Additionally, the County Executive’s Commission on Fiscal Sustainability  issued an interim report. The report describes the current fiscal situation, including revenue constraints, the need to strengthen fiscal policies and procedures, the need to modernize technology and to identify outcome metrics. It also critiques the process for formulating the budget, including the lack of strategic plans and limited public engagement. It was startling to read this comment about the County’s past budgeting process:

By design, the structure is confusing to all but a few staff members involved in the process on a day-by-day basis, rewarding those who understand past practices and frustrating those who prize efficiency, precision and openness.

Some of My Legislation Advances

During the past two weeks, I have seen four of my bills move forward. The House unanimously (141-0) passed my HB 112 which increases the penalties for motorists who kill or seriously injure bicyclists, pedestrians, motor cycle riders and other “vulnerable individuals”.  Another bill, HB 272, has passed “second reader” and will be voted on by the full House this week. All who are building or removing large areas of trees are obligated to provide for replanting under the Forest Conservation Act. My bill will hold counties accountable for spending the money to plant trees that they receive when they accept a fee-in-lieu.  We need to ensure the law is followed.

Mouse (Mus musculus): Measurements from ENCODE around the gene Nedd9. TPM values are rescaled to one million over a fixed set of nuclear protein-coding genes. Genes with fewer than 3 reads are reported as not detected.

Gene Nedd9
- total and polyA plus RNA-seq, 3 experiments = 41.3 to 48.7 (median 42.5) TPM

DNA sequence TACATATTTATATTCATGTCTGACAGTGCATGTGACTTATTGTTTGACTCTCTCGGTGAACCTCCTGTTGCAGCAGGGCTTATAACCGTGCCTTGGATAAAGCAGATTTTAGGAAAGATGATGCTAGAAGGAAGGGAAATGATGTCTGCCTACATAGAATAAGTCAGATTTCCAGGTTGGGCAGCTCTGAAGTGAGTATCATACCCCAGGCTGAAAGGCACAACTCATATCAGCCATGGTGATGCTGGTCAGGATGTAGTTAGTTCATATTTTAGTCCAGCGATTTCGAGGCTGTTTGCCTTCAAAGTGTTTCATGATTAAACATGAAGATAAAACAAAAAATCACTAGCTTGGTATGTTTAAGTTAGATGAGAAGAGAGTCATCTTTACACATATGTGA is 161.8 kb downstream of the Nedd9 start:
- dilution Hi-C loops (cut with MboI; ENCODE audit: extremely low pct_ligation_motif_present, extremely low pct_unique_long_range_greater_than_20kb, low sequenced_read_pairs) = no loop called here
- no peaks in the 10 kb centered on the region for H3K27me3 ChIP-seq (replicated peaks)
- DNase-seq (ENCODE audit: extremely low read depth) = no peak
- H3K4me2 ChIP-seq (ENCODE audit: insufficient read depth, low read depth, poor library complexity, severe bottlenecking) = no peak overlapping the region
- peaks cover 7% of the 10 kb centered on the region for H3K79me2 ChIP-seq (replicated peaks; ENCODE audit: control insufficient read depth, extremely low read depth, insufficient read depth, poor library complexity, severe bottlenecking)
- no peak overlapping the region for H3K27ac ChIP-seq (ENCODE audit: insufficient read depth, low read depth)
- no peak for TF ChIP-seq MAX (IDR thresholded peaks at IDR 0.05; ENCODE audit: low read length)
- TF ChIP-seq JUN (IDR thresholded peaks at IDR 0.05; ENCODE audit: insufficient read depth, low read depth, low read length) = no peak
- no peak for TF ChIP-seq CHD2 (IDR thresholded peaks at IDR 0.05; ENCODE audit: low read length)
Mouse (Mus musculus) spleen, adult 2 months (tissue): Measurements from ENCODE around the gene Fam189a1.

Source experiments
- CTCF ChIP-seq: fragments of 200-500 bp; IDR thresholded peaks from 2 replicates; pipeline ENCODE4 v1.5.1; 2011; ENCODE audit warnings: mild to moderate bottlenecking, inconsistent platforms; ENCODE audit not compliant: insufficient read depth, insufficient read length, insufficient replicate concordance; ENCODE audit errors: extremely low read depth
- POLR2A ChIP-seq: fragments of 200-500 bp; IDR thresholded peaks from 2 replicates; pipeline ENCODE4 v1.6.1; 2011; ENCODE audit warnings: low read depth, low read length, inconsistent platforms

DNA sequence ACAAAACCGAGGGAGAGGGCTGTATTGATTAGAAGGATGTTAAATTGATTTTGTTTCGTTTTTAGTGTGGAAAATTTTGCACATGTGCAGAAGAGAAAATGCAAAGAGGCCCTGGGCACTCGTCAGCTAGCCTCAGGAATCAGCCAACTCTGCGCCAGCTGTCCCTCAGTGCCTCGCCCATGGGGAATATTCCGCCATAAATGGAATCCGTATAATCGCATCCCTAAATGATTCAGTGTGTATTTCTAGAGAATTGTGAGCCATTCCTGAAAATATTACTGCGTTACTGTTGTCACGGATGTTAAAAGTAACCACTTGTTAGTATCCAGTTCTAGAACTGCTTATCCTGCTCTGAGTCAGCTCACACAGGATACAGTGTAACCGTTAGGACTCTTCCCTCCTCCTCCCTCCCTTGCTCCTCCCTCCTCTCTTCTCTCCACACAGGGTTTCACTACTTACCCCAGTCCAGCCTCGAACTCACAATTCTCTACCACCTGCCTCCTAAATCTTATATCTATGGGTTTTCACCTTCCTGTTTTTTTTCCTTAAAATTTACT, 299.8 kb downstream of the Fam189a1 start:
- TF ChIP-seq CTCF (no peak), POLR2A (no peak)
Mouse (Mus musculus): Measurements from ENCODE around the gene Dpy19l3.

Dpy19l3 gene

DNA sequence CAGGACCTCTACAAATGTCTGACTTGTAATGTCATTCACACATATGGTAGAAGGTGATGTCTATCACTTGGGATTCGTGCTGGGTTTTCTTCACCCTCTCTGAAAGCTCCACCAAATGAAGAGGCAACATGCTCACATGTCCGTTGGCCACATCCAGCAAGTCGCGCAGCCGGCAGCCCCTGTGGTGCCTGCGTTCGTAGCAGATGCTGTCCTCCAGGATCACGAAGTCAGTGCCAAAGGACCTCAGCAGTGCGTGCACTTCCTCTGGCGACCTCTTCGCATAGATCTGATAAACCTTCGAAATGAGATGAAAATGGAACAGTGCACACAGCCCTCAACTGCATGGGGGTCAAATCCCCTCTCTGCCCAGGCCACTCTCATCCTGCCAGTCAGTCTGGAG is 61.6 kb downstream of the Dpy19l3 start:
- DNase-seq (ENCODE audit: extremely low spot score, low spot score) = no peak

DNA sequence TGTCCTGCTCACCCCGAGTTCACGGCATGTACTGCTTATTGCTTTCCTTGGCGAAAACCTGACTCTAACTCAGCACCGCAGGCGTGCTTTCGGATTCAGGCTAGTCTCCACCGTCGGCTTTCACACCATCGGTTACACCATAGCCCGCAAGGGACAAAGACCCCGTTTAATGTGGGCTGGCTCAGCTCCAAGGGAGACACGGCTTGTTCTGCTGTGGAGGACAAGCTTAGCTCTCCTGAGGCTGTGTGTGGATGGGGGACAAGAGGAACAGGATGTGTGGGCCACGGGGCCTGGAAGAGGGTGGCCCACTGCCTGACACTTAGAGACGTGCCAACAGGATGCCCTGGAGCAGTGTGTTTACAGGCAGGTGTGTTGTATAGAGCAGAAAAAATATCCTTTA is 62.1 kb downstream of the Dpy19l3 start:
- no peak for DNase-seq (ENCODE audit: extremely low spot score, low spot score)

Two of my bills have been passed out of the Environment and Transportation Committee and will go to the full House this coming week. HB 190 creates a definition of a failing septic system so that violations and enforcement can be uniform throughout the state. HB 703 will improve and expand reporting on violations of sediment and erosion control laws and regulations.  Since sediment is one of the largest pollutants to our waterways, it is important to know what, where and how violations are being addressed.

Significant Issues Before the Legislature

Minimum Wages